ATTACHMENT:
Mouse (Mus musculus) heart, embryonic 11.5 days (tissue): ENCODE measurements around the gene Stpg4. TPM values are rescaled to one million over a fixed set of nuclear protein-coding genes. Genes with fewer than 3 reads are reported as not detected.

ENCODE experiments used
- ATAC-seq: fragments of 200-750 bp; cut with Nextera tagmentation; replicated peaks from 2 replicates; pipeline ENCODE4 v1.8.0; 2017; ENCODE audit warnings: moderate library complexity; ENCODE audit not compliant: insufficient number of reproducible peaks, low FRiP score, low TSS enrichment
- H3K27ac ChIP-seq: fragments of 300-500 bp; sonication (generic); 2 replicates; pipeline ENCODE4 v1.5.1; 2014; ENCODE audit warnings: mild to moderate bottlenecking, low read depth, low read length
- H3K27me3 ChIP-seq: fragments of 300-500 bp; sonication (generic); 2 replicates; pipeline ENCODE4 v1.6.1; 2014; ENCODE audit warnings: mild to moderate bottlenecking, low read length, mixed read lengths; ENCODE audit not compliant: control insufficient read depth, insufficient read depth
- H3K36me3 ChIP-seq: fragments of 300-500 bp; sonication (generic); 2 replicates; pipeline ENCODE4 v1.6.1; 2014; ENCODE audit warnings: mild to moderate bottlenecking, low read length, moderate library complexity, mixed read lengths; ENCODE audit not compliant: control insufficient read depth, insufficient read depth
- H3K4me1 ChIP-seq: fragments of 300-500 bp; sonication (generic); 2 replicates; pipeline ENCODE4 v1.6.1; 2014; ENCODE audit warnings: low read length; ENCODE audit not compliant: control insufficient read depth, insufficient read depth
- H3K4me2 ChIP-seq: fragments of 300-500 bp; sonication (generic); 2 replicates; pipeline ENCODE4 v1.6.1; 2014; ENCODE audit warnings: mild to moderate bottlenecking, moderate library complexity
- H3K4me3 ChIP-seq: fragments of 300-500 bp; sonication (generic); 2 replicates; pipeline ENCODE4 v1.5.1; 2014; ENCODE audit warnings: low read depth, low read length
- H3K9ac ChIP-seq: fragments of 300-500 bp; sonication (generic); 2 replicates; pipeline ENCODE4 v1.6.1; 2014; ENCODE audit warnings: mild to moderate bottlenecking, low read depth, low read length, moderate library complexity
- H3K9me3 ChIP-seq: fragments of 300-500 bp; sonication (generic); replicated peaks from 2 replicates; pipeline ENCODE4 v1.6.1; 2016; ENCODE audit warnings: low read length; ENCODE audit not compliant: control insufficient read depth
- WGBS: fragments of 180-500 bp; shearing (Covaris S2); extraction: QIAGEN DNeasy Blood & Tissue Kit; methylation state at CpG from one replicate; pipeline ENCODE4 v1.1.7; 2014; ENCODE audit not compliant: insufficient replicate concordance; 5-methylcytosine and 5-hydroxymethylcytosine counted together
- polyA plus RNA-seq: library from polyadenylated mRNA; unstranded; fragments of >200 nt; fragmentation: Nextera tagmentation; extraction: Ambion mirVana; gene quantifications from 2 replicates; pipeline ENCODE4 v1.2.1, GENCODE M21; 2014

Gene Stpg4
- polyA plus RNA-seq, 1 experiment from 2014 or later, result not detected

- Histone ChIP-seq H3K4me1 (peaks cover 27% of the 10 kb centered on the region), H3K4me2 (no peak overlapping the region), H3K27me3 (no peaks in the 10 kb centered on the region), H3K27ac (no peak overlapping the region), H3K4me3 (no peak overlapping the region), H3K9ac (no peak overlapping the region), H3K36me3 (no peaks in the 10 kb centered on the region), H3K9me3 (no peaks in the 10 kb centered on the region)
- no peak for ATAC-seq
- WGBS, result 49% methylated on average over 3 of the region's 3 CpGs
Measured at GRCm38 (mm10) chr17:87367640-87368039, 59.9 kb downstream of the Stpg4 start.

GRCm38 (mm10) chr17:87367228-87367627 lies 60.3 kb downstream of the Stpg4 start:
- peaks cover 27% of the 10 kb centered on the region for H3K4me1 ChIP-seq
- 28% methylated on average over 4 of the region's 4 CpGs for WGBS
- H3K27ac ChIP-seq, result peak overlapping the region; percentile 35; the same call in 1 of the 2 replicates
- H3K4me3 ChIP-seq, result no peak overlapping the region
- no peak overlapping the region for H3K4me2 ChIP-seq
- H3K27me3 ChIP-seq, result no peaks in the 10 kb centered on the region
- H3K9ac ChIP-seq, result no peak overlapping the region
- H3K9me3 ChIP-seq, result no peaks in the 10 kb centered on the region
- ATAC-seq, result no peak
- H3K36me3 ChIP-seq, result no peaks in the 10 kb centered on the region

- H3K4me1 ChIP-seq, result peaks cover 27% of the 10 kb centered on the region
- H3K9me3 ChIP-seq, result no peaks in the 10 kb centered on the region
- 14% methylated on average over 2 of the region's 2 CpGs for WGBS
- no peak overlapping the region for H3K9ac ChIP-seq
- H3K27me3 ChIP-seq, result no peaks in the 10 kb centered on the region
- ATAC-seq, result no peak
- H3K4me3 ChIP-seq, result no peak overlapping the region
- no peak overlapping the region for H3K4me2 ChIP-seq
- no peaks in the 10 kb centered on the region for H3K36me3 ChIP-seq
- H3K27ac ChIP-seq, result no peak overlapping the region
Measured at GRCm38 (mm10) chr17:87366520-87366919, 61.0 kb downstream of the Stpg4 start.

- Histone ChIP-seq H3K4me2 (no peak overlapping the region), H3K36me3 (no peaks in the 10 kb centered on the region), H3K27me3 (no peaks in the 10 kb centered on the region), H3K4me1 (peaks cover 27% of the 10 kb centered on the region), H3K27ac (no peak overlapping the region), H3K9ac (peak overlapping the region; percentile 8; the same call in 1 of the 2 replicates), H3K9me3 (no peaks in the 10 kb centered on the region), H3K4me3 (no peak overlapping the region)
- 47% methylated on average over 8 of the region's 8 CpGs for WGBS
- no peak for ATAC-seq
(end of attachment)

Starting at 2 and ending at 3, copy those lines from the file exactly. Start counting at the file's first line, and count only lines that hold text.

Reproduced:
ENCODE experiments used
- ATAC-seq: fragments of 200-750 bp; cut with Nextera tagmentation; replicated peaks from 2 replicates; pipeline ENCODE4 v1.8.0; 2017; ENCODE audit warnings: moderate library complexity; ENCODE audit not compliant: insufficient number of reproducible peaks, low FRiP score, low TSS enrichment